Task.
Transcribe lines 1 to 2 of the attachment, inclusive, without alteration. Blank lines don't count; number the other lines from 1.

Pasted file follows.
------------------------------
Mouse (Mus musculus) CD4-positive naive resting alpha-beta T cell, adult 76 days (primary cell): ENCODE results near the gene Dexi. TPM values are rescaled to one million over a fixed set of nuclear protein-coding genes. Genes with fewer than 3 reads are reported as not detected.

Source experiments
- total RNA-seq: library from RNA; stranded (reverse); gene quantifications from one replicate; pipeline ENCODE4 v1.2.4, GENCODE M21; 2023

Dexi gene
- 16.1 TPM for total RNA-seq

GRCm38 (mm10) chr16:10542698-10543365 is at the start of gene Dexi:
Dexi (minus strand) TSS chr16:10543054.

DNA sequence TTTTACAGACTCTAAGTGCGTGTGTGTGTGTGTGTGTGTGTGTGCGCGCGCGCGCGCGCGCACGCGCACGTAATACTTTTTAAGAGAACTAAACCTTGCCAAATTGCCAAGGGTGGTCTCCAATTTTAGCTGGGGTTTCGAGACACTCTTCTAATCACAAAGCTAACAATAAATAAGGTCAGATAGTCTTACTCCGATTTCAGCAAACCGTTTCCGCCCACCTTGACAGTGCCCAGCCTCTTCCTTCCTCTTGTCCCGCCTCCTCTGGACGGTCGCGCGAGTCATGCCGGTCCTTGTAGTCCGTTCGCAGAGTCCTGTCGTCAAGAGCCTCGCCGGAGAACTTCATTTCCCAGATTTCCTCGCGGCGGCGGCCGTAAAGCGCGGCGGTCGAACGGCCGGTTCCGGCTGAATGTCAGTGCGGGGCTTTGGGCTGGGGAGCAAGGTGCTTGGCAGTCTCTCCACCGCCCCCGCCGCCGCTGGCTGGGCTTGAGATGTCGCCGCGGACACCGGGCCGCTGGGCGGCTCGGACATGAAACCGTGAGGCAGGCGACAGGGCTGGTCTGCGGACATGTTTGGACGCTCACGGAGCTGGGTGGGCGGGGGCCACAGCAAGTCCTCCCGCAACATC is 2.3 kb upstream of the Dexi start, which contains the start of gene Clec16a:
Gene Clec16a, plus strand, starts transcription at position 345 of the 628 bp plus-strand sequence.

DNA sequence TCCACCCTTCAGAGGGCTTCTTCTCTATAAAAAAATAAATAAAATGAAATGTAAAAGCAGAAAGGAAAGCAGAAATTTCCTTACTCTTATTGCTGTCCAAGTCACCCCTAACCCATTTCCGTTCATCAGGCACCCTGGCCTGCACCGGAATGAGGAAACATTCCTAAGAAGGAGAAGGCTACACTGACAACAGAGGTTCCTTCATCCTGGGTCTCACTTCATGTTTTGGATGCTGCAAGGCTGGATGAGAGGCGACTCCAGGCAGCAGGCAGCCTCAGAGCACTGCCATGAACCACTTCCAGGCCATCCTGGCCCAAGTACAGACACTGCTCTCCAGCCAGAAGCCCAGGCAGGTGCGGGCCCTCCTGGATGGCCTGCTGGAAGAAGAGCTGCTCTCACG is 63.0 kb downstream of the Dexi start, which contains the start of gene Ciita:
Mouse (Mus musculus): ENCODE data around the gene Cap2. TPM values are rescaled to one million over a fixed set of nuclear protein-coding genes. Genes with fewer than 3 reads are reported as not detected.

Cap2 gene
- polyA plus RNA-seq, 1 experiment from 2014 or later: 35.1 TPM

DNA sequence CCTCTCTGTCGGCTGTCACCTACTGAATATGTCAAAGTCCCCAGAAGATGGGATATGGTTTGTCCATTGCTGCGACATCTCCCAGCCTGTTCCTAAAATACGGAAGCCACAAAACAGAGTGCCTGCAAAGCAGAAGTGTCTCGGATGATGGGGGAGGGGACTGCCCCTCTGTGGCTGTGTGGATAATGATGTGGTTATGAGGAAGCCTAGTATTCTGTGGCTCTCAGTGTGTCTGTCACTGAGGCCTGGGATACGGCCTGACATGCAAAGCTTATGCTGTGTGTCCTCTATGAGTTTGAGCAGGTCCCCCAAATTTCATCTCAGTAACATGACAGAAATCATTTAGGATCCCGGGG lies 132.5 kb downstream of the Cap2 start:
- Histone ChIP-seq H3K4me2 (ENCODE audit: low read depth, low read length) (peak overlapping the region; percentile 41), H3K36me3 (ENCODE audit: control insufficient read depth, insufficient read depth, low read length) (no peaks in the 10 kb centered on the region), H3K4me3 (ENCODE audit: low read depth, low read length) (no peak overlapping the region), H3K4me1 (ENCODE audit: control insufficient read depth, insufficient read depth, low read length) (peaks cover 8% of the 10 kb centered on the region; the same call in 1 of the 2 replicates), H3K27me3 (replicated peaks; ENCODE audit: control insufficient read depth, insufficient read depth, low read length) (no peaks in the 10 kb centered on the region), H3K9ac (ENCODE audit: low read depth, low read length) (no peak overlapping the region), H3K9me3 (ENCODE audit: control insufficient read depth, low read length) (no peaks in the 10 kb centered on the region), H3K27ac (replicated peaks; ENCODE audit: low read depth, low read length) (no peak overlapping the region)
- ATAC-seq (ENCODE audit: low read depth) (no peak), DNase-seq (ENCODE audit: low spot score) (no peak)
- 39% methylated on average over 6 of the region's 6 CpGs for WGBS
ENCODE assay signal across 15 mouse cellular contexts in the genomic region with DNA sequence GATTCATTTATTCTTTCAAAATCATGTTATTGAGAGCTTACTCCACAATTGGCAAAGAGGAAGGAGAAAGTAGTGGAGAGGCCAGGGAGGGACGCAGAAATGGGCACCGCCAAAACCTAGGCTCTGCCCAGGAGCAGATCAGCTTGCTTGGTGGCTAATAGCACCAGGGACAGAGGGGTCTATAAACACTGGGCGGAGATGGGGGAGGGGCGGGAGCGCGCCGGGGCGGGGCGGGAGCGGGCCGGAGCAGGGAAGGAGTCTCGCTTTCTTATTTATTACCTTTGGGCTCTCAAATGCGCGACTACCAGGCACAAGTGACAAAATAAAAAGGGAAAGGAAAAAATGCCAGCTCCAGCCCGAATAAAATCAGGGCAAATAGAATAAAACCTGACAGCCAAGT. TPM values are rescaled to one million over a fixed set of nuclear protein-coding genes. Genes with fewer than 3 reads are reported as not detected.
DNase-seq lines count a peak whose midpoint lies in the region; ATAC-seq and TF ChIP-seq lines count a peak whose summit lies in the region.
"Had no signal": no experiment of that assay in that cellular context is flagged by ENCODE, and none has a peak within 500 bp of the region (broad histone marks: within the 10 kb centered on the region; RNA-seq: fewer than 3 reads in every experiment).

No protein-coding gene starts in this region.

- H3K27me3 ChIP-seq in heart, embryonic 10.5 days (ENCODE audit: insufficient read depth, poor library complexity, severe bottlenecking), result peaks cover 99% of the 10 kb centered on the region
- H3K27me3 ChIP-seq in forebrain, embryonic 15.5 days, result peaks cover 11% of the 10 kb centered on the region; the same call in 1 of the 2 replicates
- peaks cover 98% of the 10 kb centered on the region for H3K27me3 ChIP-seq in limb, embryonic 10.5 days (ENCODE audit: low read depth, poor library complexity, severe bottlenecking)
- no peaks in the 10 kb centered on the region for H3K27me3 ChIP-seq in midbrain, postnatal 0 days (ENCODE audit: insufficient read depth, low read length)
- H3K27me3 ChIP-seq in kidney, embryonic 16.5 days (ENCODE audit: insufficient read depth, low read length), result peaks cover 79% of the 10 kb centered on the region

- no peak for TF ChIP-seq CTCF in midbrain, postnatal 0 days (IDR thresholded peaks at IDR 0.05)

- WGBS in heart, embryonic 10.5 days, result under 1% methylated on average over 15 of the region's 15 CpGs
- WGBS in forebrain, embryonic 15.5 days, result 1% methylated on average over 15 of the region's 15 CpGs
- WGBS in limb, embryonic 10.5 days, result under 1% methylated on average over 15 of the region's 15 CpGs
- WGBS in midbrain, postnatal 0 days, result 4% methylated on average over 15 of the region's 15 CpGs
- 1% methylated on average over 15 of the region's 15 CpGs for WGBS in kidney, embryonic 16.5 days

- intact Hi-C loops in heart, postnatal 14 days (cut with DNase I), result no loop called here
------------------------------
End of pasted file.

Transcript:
Mouse (Mus musculus) CD4-positive naive resting alpha-beta T cell, adult 76 days (primary cell): ENCODE results near the gene Dexi. TPM values are rescaled to one million over a fixed set of nuclear protein-coding genes. Genes with fewer than 3 reads are reported as not detected.

Source experiments